When I was growing up, my sister, who is five years older, was obsessed with The Thorn Birds, a book and later a television miniseries about a priest who gives in to his carnal desires to have sex with a hot Australian woman. It was sort of like the Twilight of its day, with a frock and collar taking the place of sunshine twinkles and sparkles.
I can only guess what my sis might have made of Jean-Pierre Melville's 1961 movie Léon Morin, Priest, a wartime drama about a devout priest resisting the women on his flock. Melville adapted the film from a novel by Béatrix Beck, and his creation is a respectful study of the seriousness of faith and the meaning of temptation. It deals with religious conviction honestly, while exploring the philosophy of belief and its meaning in our everyday struggle.
Emmanuelle Riva stars in Léon Morin, Priest as Barny, an office worker making her way in a rural village in occupied France in World War II. Barny is a communist who had a child with a Jewish man, and she is part of a group of women with similar circumstances who work together to hide their dangerous connections and protect their offspring. This includes having their children baptized in the Catholic church to get them legal certification. On a whim, Barny decides to taunt one of the priests by going into the confessional and challenging him with her atheism. She is no match for Father Morin, however, a stalwart man of the cloth who doesn't let much rattle him. He is played by Breathless star Jean-Paul Belmondo in a role that is as far from the would-be hood that made him famous as he could likely get. Those more used to the visceral, devil-may-care Belmondo might be surprised to see him all buttoned-up; the only recognizable element of the matinee idol's performance is his physicality. Father Morin is comfortable in his body, regularly making physical contact with his parishioners, be it a light touch or a forceful shove.
This kind of connection eventually affects Barny, whose weekly talks with the priest lead her to question her lack of faith and to come to terms with some of her decisions and impulses--including a crush on a woman in her office (Nicole Mirel). Father Morin explains the appeal of this lady as that of authority; the men Barny's age are off fighting the war, so any figure of power will seem attractive. This is a self-fulfilling prophecy as Morin comes to have more influence in the woman's life. Eventually, Barny comes to accept Catholicism, and though there is no reason to doubt her sincerity, there is cause to wonder if she isn't experiencing some displacement. Could her newfound love of God really be a manifestation of her love for Léon Morin?
Melville's movie follows a fairly straightforward plotline. It covers a lot of temporal ground: by movie's end, the Germans will be driven out by the allies and life will return to a semblance of normalcy. This would not be the only time Melville would work with a narrative set in Vichy France. One of his best movies, Army of Shadows, is a powerful tribute to the resistance forces that operated in the French underground; in Léon Morin, Priest, some of these elements are just background, but Morin's strident political beliefs do cast him in a heroic light, especially in relation to one of Barny's co-workers, a woman (Irène Tunc) who has chosen to collaborate with the Germans rather than stick her neck out for the Jews.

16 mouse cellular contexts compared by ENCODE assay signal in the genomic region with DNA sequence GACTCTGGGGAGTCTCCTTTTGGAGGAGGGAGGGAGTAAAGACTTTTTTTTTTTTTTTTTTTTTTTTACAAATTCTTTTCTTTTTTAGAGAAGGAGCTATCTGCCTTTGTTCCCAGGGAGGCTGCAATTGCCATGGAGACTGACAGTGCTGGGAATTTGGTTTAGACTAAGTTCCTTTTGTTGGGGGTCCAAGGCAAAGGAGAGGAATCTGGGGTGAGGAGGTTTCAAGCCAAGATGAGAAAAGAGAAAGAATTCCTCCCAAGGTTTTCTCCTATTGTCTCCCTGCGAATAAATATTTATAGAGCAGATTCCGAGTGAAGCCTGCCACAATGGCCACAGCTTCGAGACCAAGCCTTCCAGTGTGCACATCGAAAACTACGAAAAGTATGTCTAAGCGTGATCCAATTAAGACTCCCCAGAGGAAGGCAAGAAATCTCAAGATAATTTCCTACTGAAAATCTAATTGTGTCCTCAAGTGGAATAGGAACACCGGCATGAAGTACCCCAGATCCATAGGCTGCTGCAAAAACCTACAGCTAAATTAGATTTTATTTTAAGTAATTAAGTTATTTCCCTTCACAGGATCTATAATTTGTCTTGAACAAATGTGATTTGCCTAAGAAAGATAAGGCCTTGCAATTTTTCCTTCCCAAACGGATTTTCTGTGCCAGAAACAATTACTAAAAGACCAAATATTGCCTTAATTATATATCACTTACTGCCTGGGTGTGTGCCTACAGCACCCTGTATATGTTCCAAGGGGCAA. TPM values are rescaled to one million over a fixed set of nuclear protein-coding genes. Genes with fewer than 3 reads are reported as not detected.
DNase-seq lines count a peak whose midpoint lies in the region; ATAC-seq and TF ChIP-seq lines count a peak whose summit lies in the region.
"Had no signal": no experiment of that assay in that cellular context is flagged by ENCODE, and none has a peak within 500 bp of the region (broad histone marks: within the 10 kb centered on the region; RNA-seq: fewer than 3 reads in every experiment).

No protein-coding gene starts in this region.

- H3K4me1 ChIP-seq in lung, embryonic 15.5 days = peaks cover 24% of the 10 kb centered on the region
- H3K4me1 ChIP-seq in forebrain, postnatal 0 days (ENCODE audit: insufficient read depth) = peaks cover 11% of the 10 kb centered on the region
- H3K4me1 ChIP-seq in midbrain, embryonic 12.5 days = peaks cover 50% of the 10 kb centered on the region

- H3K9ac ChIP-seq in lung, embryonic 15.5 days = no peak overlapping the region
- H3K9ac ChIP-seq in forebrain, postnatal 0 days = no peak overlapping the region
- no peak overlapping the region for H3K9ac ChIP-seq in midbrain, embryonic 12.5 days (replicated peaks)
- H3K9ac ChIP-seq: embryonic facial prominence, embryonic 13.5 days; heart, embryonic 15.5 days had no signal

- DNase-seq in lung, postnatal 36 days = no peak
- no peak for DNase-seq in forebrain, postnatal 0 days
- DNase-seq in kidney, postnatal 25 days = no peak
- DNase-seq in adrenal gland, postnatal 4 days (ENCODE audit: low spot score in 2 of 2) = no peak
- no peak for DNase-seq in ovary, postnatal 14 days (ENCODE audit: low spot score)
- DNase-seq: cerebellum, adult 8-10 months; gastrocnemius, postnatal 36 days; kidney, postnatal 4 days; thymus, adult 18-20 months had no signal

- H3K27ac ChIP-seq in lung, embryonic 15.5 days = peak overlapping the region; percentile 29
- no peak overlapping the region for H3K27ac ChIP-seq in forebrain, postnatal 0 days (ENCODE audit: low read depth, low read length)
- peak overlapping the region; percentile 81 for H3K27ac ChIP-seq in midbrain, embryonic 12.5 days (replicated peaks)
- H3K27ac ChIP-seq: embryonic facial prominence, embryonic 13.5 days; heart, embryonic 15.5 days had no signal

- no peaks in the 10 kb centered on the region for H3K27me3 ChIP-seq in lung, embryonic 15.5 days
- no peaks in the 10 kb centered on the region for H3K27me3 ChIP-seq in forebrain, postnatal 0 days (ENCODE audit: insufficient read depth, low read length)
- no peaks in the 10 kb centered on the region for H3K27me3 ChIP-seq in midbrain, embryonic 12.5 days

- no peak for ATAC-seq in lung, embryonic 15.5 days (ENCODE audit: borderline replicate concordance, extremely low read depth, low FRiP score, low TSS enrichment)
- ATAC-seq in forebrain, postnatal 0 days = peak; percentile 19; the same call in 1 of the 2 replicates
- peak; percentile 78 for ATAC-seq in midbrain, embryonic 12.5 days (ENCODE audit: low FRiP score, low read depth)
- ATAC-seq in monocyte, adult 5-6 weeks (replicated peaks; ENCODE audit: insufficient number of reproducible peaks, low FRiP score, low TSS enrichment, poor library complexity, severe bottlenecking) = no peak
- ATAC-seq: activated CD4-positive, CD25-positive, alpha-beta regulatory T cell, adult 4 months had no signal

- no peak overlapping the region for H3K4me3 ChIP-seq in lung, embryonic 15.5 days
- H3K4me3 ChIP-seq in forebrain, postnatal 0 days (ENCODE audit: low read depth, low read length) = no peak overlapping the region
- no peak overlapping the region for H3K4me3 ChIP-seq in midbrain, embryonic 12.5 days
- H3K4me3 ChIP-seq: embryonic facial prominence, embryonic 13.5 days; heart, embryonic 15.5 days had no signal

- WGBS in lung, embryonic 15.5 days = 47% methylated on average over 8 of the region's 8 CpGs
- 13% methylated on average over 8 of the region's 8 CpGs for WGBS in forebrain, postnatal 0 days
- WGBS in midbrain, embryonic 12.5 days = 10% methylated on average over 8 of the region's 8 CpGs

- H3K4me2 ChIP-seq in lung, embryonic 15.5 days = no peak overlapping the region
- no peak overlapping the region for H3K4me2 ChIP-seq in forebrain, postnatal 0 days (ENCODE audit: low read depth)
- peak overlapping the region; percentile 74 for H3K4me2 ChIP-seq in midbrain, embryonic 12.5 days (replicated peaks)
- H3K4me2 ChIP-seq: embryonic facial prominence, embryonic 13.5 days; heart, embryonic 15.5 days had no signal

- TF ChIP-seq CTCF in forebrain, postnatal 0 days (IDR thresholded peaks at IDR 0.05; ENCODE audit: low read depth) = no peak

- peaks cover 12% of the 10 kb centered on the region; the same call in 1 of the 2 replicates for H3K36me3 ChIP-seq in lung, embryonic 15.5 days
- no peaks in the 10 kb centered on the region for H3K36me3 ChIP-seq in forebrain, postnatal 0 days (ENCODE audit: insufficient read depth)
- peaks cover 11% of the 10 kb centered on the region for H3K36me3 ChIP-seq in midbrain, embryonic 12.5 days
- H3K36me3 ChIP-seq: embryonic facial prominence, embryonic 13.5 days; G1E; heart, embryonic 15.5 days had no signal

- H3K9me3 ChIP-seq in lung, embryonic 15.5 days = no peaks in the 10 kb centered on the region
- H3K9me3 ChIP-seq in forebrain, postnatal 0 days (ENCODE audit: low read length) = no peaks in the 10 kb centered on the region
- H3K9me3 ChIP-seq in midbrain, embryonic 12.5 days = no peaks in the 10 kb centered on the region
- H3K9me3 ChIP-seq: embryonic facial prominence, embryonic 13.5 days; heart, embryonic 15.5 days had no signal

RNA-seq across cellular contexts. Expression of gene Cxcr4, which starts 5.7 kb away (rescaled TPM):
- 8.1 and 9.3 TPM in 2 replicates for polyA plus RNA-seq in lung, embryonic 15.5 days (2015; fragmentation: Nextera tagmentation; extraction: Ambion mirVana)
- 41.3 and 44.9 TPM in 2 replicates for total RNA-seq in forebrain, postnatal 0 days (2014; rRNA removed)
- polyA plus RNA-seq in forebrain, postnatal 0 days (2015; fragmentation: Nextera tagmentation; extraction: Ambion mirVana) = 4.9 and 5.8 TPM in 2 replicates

Despite the straight narrative line in the script, Melville structures his movie as a series of vignettes, building the full story out of individual scenes and absent of the usual connectors. The director and his editing team regularly fade to black between these segments, indicating passing time but also punctuating the moment. Barny narrates much of her own story, and the impression this technique creates is that we are witnessing snippets of her memory. This is how her wartime experience comes back to her: brief snatches forming a mosaic of history. Emmanuelle Riva is very good in the lead, balancing a girlish precociousness with the heavier responsibilities and lessons of adulthood. Her coming to God is a bit of a coming-of-age tale. She must reject the foolishness of youth in order to raise her daughter and cope with post-War life.
And, of course, her final youthful folly is her crush on Father Morin. It would have been so easy for Melville to take the predictable path. Even sixteen years prior to The Thorn Birds, audiences were likely expecting Léon Morin to renounce his priestly oath and take Barny as his lover. (And given how sexy Belmondo was, they also probably wanted him to, perhaps even more than they expected him to.) To his credit, Melville doesn't even take the easy path when going with the alternative. Morin doesn't react with perfect grace, nor does he chastise Barny with patronizing platitudes. His actions are tougher than that, leading to a powerful ending that will take you by surprise. Like a sucker punch, though with so much more reach than the cheap shot such a phrase implies.
The subtitles are easy to read, both in terms of placement and pacing.
Melville is also interviewed on the disc in a vintage appearance from French television that features the filmmaker chatting alongside his star, Jean-Paul Belmondo (this snippet is less than five minutes). Also short are the included deleted scenes (two in total, also not quite five minutes) and the movie's original theatrical trailer.
In lieu of a full-length commentary, Criterion has film expert Ginette Vincendeau discussing the film and its technique over a select number of scenes--three different sections, covering about a quarter of Léon Morin, Priest.